Of course the British police being the hopeless, lazy public sector jobsworths that they are they couldn't be bothered doing anything about Huntley and he went on to murder the two little girls.

Yeah right we should give the police even more power than they already have, I mean it's not like they would misuse it to persecute real criminals like motorists and white middle aged "racists" and homophobes or sell our personal details to News International would they?"

Franics Horner

Necessity is the plea for every infringement of human freedom. It is the argument of tyrants; it is the creed of slaves.

Pitt the Younger


They can't/won't depart Qatada, known to be a dangerous advocate of terrorism. They will not exit from the ECHR nor repeal the HRA criminal charter. Nor have police “getting out there” doing their job (rather than diversity and community awareness courses), nor have proper punishments. So instead increase Big State surveillance and intrusion into the privacy of the population, treating us all as potential suspects.

I'm no libertarian. I oppose this type of measure as a traditional values conservative, which includes believing in tough law and order with proper punishments, and a basic sense of justice we all have which must be utterly repulsed by these proposals. It may be to tackle terrorism, paedophiles and org crime for now. But I doubt we can be confident that (whatever ‘assurances’ or ‘safeguards’ are given) there won’t be step by step extension of surveillance to ensure the whole population complies with the dictates and beliefs prescribed by the Big State.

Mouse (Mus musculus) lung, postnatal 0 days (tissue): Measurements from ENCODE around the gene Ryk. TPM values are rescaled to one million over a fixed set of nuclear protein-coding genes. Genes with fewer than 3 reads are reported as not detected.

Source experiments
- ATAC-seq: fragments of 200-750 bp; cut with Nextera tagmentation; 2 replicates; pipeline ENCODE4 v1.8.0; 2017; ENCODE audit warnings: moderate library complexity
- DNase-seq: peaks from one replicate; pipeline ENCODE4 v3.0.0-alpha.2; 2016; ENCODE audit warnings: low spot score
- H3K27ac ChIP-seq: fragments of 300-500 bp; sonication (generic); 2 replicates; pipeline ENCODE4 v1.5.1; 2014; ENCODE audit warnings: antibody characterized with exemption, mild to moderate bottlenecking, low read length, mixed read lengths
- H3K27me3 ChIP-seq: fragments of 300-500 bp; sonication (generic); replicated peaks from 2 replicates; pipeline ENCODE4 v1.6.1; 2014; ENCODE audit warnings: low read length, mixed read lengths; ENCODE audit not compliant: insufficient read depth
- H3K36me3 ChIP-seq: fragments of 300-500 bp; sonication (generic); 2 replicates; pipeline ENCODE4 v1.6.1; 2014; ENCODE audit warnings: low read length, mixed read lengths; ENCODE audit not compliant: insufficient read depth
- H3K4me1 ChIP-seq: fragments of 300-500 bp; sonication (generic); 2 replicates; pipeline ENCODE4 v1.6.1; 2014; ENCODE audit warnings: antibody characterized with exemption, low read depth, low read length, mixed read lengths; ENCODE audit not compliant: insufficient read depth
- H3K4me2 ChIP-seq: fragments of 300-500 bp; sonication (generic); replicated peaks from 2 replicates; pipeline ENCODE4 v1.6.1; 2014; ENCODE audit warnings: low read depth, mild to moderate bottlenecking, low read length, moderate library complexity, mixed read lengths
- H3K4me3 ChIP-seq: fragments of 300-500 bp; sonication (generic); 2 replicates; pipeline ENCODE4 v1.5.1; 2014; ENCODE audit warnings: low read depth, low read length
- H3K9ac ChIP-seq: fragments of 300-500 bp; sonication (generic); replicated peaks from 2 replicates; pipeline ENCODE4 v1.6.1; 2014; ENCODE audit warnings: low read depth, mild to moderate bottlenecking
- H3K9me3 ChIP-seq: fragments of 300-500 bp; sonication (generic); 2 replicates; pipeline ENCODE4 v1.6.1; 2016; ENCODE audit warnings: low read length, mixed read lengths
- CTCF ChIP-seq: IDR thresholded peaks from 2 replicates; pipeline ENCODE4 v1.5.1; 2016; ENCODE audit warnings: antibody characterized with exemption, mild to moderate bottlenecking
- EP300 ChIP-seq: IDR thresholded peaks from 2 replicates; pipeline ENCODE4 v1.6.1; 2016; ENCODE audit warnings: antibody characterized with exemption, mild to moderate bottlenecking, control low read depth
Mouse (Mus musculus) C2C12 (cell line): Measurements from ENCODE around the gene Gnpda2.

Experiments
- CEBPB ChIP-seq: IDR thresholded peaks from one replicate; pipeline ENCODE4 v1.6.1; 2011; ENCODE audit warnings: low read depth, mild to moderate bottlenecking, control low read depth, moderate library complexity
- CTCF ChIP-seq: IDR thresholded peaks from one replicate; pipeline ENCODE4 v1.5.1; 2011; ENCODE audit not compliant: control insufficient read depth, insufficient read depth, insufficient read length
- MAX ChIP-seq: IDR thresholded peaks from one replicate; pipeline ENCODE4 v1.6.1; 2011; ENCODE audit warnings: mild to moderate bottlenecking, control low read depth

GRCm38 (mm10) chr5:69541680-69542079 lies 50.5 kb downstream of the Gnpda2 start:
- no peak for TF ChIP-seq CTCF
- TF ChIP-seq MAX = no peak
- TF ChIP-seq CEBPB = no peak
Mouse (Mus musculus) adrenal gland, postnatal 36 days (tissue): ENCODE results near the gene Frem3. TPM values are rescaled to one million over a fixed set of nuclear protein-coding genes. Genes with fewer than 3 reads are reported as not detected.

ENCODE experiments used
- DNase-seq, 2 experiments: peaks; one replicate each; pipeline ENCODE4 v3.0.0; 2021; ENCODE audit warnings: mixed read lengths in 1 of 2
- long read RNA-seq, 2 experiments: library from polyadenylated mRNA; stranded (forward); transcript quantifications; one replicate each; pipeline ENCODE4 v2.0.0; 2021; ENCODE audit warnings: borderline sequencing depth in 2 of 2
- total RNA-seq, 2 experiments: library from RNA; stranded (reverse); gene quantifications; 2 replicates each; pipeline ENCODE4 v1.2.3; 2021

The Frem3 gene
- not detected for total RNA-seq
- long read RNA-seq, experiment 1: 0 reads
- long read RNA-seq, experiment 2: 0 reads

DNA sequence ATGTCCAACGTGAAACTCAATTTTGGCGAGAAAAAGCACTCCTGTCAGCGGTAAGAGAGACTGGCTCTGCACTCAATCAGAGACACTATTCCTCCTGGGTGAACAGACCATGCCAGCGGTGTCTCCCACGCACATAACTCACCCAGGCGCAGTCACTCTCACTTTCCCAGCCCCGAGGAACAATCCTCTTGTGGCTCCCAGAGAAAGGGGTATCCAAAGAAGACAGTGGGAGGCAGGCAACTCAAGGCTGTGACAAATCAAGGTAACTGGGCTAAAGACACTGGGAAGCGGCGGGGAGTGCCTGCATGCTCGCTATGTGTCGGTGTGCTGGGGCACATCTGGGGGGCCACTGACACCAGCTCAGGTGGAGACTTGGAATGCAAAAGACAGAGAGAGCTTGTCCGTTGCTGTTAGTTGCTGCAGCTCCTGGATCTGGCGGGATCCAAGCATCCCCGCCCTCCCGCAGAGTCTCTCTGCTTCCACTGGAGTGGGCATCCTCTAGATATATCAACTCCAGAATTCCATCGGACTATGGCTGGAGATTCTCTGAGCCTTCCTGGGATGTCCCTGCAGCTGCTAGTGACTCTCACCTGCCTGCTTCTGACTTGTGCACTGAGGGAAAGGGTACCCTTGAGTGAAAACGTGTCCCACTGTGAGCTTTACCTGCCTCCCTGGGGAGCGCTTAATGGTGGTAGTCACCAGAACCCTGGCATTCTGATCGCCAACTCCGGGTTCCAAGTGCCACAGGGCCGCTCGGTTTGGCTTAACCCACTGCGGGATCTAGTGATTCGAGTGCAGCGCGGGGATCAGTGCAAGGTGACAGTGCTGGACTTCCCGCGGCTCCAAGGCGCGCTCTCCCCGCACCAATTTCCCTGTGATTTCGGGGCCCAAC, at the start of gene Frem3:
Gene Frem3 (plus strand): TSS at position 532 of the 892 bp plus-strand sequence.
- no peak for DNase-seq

Indeed as "Faustiesblog" said (3.06pm), there seems to be a 3-party cosy consensus. So something needs to be done urgently to get government back from the ruling elite governing class to ensure our liberties are restored and that government is for the good of the whole of society rather than the agendas of elite and vocal minorities.


At least Clegg is consistent in his willingness to mislead the voters. After all it isn't his first handbrake turn.

It doesn't add up...

Petition here:



This is an appalling infringement of our liberties. Whose manifesto was this in? Who voted for this totalitarian measure? Another lie from Calamity Clegg. Another 'looking I'm standing on my head' by
'out of touch' Cameron. This measure is not on. It must be defeated. We supposedly live in a democracy
where we the people are the sovereign power. We did not vote for this. These little tin pot would be
tyrants have no moral right to impose on us infringing our personal correspondence. It must not pass.
Period. And we should take to the streets big time and I mean big time if they dare to legislate for

William Blakes Ghost

All you can say about Clegg (Cameron, May etc etc) is LIAR!


This is merely the Westminster Parrish council implementing the EU directives.
It's what they are for. It's what they do, their raison d'etre.
If we abolished them, the directives would be delayed not one whit. But it would save us a fortune
in guzzle vittles for MPs (and expenses).


Here we are supposedly down to our last pound spending billions on what will be the coalitions computer fiasco.Plus we have terrorists residing in our midst.Enjoying all the luxuries at the taxpayers expence.The political class appears to be having a mental breakdown.

Vincent  C

Clegg lied about no tution fees. He lied about no NHS destruction. Now once more he lies about internet controls. In opposition on each of these issues he promised the very opposite of what is is now pursuing.
Calamity Clegg the LIAR. Lets hope, lets pray, lets ensure his party is wiped out in the forthcoming. He is not fit to be a politician. He is an inveterate liar and a sad spcimen of a moral human being. The sooner the country is rid of him the better


i did not vote conservative to get the worst of new labour.

Ultimo Tiger

This is stupid.

But don't be fooled by some of the people opposing it. They secretly would like these laws, just for use against their own targets.


Brussels calling once more.